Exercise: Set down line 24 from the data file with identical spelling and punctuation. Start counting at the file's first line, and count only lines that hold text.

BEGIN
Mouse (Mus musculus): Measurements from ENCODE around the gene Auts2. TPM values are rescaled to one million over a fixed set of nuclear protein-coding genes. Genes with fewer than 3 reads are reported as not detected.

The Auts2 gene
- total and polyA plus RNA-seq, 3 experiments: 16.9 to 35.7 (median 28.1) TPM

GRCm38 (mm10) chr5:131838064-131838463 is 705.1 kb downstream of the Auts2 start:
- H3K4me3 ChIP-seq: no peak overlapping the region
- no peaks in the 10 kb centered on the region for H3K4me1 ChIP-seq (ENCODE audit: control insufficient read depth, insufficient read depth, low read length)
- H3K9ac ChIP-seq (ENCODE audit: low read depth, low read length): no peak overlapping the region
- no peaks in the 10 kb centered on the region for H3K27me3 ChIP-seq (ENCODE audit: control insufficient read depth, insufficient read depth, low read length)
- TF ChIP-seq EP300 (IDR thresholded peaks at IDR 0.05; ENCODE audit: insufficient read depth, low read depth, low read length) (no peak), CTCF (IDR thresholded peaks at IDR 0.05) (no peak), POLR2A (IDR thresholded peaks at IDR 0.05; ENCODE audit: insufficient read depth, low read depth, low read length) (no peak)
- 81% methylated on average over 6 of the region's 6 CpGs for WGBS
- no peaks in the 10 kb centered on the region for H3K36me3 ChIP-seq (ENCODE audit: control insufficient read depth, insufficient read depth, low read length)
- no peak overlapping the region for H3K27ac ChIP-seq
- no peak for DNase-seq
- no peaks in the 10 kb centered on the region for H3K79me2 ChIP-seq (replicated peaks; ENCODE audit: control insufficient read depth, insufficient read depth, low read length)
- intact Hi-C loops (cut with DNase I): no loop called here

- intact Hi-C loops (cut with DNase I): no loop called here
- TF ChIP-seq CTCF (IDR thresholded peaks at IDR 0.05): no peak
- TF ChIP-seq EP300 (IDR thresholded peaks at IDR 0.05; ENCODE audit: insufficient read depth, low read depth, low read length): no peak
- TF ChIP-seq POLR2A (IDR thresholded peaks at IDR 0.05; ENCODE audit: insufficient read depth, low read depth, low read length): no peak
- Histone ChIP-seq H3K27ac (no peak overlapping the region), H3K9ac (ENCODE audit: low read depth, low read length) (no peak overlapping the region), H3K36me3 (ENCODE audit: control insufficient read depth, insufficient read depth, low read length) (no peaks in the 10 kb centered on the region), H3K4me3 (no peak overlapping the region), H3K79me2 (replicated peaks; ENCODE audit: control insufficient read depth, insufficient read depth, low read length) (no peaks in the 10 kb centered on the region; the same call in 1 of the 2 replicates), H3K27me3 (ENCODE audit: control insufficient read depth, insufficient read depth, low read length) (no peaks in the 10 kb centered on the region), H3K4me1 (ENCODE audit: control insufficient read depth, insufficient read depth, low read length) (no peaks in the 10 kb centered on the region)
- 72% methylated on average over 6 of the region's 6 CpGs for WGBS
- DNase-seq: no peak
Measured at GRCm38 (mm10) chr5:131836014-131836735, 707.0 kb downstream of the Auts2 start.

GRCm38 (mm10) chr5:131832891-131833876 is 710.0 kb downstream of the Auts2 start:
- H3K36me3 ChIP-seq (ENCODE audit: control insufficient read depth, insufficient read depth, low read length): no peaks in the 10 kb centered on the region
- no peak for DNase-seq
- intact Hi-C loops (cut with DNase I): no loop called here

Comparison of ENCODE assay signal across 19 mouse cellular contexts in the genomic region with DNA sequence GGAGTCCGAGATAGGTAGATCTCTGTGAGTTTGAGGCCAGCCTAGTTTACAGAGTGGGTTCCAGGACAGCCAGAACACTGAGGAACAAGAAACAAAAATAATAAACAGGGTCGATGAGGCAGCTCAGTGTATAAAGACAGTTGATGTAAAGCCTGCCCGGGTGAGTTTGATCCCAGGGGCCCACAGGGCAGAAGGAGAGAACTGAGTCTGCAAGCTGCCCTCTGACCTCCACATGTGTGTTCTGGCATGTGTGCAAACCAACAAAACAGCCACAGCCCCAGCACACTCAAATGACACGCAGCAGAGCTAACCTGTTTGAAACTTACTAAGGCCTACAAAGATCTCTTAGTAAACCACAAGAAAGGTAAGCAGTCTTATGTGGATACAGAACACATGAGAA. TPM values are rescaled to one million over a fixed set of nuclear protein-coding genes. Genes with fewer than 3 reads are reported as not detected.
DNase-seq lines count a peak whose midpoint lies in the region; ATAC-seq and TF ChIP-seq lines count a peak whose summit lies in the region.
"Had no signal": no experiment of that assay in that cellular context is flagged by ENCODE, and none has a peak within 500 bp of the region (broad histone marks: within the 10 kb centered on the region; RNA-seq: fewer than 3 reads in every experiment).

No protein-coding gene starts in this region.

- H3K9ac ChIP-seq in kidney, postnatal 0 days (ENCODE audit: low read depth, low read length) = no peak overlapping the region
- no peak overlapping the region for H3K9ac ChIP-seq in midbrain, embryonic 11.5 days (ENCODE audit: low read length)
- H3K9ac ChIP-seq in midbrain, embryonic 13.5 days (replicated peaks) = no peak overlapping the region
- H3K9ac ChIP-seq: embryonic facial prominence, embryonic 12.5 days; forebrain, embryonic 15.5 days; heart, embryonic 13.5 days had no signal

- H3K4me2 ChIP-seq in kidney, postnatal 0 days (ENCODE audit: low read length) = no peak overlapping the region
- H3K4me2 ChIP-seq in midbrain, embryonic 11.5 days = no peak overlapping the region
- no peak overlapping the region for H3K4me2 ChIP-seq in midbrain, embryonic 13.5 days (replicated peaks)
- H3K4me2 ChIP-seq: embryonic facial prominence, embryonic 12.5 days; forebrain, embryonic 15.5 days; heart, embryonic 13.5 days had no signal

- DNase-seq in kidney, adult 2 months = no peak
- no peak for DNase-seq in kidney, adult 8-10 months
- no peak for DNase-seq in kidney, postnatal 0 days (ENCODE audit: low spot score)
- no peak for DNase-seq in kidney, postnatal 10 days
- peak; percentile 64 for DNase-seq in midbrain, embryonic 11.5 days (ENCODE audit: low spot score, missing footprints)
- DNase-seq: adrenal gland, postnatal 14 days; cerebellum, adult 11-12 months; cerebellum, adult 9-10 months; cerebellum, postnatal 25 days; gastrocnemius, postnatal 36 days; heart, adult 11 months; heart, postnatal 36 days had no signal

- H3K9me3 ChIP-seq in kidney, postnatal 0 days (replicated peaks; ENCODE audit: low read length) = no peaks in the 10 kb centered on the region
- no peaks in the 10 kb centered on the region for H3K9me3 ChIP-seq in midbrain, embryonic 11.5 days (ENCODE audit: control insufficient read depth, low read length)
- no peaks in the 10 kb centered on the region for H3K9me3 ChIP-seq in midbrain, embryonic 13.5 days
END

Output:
GRCm38 (mm10) chr5:131832891-131833876 is 710.0 kb downstream of the Auts2 start: